It’s been nearly two centuries since South American independence hero Simón Bolívar convened the Congress of Panama in an attempt to bring Latin America closer together. But, as last month’s summit of the Community of Latin American and Caribbean States (CELAC) demonstrated, Latin America remains as divided as ever.

Conceived in 2011 in Caracas at the urging of then-Venezuelan president Hugo Chávez and Cuba’s Castro brothers, CELAC’s ostensible purpose was to create a unified Latin American bloc that would resist U.S. influence and counterbalance the Organization of American States (OAS), which Chavez and the Castros saw as an instrument of gringo imperialism. In all, 32 countries belong to the organization. (Canada, like the United States, is excluded.)

It’s no exaggeration to characterize the CELAC meeting, held in Mexico City, as a farce, worthy of the legendary Mexican comedian Cantinflas. And I’m not just referring to the antics of Peruvian president Pedro Castillo, who refused throughout the meeting to remove his sombrero. The entire summit could have been a Cantinflas comedy!

Mexican president Andrés Manuel López Obrador, host of the meeting, set the tone by declaring it was time for CELAC to replace the OAS. But, as somebody should have explained to the Mexican president, there are several problems with this slapstick idea—not the least of which is the fact that Brazil, the region’s most powerful country, quit CELAC last year, stating that it’s unacceptable for a regional organization supposedly seeking unity to have three dictatorships (Cuba, Nicaragua and Venezuela) playing prominent roles.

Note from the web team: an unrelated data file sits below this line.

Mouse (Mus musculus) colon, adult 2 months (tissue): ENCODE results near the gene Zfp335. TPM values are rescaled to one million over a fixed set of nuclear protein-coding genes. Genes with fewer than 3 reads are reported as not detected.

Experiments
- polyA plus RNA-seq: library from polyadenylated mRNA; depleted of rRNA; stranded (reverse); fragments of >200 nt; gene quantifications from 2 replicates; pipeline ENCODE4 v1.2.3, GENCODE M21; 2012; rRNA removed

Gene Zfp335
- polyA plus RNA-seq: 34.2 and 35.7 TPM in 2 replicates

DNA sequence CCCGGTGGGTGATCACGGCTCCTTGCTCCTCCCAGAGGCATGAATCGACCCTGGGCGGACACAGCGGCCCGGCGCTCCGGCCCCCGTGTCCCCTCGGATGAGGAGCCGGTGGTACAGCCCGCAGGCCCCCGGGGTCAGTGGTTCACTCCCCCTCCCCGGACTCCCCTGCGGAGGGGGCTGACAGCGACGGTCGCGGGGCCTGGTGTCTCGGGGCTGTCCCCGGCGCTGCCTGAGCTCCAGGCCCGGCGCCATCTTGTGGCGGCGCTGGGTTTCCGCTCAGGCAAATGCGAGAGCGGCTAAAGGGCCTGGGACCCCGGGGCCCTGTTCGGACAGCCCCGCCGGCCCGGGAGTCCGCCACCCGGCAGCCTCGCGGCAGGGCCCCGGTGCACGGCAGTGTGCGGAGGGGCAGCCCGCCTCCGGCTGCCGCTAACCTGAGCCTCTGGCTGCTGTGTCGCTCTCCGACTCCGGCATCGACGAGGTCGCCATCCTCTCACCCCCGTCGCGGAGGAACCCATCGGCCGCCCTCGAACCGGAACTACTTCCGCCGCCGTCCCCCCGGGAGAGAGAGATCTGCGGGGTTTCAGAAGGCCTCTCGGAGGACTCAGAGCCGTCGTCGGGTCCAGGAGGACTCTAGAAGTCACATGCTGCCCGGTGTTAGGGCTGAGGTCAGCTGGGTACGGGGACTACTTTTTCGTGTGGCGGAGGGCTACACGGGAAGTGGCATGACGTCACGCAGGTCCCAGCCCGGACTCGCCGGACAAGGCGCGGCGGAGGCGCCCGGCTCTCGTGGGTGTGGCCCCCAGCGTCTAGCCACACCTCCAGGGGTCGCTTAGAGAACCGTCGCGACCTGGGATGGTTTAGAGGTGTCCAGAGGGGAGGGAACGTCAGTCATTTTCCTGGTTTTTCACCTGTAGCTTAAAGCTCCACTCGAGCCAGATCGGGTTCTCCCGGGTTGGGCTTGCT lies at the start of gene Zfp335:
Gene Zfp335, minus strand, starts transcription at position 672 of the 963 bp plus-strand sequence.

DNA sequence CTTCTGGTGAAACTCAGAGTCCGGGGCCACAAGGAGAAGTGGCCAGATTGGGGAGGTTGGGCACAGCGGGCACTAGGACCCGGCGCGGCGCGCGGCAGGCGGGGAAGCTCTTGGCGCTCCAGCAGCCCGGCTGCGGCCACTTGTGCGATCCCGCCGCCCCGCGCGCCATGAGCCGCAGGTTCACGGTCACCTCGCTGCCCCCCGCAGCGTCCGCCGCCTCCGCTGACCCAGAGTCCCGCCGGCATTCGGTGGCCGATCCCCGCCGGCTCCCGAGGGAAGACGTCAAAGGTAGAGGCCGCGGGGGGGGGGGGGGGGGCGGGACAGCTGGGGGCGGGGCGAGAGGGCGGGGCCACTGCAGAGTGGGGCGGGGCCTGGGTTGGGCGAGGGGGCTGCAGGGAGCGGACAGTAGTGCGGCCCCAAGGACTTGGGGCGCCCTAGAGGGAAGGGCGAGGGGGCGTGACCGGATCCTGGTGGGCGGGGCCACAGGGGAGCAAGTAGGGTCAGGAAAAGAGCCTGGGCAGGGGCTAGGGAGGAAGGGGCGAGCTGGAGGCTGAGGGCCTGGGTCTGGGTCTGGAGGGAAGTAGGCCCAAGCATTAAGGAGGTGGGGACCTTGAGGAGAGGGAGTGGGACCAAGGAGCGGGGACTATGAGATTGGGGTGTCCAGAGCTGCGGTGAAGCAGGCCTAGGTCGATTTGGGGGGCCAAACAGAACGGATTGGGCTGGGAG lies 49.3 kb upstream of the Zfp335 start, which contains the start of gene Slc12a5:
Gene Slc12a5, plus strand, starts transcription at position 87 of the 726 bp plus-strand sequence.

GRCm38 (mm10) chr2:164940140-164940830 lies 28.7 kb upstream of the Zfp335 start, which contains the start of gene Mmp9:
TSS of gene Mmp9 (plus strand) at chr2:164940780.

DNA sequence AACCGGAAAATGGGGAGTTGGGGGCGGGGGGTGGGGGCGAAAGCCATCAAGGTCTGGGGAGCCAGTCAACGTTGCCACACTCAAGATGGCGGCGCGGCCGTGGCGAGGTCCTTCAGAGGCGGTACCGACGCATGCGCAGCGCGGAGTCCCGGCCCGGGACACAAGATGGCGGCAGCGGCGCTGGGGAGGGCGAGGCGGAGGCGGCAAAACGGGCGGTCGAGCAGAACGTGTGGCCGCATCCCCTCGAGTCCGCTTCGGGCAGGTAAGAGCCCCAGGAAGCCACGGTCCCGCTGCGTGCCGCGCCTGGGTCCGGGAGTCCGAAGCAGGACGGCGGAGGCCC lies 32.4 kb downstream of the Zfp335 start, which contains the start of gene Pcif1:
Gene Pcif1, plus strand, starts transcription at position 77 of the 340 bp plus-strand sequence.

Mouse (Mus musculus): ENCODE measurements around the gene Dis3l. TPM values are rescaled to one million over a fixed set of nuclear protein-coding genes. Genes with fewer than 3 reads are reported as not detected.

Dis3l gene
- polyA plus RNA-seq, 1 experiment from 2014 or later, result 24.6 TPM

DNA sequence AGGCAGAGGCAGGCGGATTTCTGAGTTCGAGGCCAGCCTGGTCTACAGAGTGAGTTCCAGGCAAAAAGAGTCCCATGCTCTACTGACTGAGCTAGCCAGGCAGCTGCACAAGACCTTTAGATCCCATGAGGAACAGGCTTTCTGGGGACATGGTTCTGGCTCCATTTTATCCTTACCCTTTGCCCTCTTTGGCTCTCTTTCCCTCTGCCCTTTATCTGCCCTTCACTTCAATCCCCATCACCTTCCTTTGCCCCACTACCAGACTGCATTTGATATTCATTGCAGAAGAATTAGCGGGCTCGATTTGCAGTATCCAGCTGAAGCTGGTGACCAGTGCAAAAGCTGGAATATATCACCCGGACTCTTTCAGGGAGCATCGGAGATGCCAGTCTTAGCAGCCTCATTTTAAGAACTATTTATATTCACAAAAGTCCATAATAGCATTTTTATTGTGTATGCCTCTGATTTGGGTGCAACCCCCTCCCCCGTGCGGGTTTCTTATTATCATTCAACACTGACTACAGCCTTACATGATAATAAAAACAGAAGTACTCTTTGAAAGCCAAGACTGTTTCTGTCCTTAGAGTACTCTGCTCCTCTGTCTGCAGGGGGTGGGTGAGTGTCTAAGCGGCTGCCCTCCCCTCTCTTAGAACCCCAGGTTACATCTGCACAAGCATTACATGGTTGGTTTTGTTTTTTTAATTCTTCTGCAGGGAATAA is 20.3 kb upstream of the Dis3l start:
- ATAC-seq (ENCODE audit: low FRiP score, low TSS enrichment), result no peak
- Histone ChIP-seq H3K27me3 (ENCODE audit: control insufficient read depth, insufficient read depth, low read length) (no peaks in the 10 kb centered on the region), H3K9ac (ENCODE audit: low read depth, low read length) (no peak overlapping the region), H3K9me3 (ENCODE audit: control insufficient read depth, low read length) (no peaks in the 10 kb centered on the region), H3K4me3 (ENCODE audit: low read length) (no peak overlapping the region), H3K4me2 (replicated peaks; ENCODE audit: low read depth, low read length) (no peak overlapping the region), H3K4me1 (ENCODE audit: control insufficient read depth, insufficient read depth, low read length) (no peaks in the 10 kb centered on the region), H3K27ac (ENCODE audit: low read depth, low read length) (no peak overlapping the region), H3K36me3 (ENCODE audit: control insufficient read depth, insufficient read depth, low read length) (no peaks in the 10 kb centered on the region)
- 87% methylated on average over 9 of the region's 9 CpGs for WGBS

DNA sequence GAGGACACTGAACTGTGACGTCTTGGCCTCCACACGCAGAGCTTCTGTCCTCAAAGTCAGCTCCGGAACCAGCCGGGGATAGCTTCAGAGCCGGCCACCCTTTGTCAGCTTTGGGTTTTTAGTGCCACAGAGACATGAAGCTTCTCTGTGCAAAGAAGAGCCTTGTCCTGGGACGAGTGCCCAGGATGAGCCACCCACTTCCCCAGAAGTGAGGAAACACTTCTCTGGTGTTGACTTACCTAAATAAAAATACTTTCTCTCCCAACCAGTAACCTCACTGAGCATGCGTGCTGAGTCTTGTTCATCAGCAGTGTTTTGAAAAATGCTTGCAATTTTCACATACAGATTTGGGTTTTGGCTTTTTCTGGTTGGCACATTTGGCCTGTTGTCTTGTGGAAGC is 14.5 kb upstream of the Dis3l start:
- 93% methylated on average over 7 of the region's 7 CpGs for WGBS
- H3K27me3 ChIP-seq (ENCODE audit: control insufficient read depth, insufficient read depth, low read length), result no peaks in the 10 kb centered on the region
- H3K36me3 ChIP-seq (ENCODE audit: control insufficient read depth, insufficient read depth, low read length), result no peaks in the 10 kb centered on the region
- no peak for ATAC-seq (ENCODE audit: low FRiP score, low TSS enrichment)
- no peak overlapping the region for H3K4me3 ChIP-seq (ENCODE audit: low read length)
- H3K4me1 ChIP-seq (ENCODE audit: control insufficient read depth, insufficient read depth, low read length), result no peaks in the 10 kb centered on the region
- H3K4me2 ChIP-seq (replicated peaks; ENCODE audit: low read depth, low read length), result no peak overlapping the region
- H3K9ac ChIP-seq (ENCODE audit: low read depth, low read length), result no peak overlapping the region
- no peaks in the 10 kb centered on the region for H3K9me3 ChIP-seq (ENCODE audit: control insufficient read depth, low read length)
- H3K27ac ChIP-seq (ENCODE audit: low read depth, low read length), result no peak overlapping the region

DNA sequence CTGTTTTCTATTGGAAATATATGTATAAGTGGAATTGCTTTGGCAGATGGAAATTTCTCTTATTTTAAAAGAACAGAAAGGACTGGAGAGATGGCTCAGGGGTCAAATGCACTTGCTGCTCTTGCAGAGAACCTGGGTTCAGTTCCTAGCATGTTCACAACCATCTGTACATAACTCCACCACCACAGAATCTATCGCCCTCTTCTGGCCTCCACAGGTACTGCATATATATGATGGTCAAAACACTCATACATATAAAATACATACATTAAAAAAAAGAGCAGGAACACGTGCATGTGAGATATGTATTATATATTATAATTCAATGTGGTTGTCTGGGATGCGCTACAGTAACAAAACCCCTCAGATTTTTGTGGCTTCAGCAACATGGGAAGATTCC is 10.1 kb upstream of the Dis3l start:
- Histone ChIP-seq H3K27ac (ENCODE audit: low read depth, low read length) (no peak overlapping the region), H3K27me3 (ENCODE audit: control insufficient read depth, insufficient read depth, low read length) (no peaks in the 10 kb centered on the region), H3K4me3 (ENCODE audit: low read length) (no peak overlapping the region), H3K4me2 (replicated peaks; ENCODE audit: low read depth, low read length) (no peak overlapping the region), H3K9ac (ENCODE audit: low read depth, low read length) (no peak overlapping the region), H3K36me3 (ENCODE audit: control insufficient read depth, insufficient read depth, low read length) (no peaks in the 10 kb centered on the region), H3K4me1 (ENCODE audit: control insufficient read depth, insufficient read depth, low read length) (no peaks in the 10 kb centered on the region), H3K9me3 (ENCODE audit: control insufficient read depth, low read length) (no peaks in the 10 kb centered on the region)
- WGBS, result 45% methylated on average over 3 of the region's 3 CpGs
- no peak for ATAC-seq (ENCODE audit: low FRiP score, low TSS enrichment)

You could argue that Brazil’s refusal to participate in CELAC’s witches’ Sabbath was predictable, given Brazilian president Jair Bolsonaro’s conservative politics. But he was not the summit’s only absentee. Chile’s and Colombia’s center-right leaders, Sebastián Piñera and Iván Duque, also stayed away. Both have been highly critical of Venezuela, which continues to meddle in their internal affairs (particularly in Colombia).

Also missing was Argentina’s left-leaning president, Alberto Fernández, who stayed home to deal with his country’s economic and public health crises, efforts in which U.S. assistance has been very helpful.

And then there is the host country itself. Let’s state the obvious: until recently, Mexico’s government, which is generally aligned with the region’s bad guys, has been acting as the U.S. government’s unofficial border patrol agency, preventing countless Central Americans (and others) from reaching the U.S. southern border. To make matters even more interesting, after all the demagoguery President López Obrador displayed at CELAC, his foreign minister, Marcelo Ebrard, politely tiptoed around a proposal by the leftists at the summit to make Mexico CELAC’s permanent headquarters. Am I alone in envisioning the Three Wise Monkeys: “see no evil; hear no evil; speak no evil?”

But all that can be characterized as mostly theater. The main obstacle to Latin American unity is the fact that the region remains sharply divided ideologically.

Even without Brazilian, Chilean or Colombian leaders in attendance, the leftists were by no means the only voices to be heard in Mexico City. In fact, three presidents—Uruguay’s Luis Lacalle Pou, Paraguay’s Mario Abdo and Ecuador’s Guillermo Lasso—openly criticized the region’s leftist dictators (the main supporters of CELAC).

To be sure, the region’s politics would be much less interesting without these huff-and-puff summits with their customary grandstanding and squabbles.

But the sad story is that since 1826, when Bolivar’s Congress of Panama failed to produce unity, the nations of Latin America have remained divided on the principles and practices that would make integration a realistic possibility. And without a basic consensus on human rights, democratic pluralism, rule of law, international trade and other key issues, nothing remotely resembling the European Economic Community (the European Union’s predecessor)—which López Obrador cited as a possible model for Latin America—will ever be possible.

It remains a pipedream—or as Cantinflas might have it, a joke.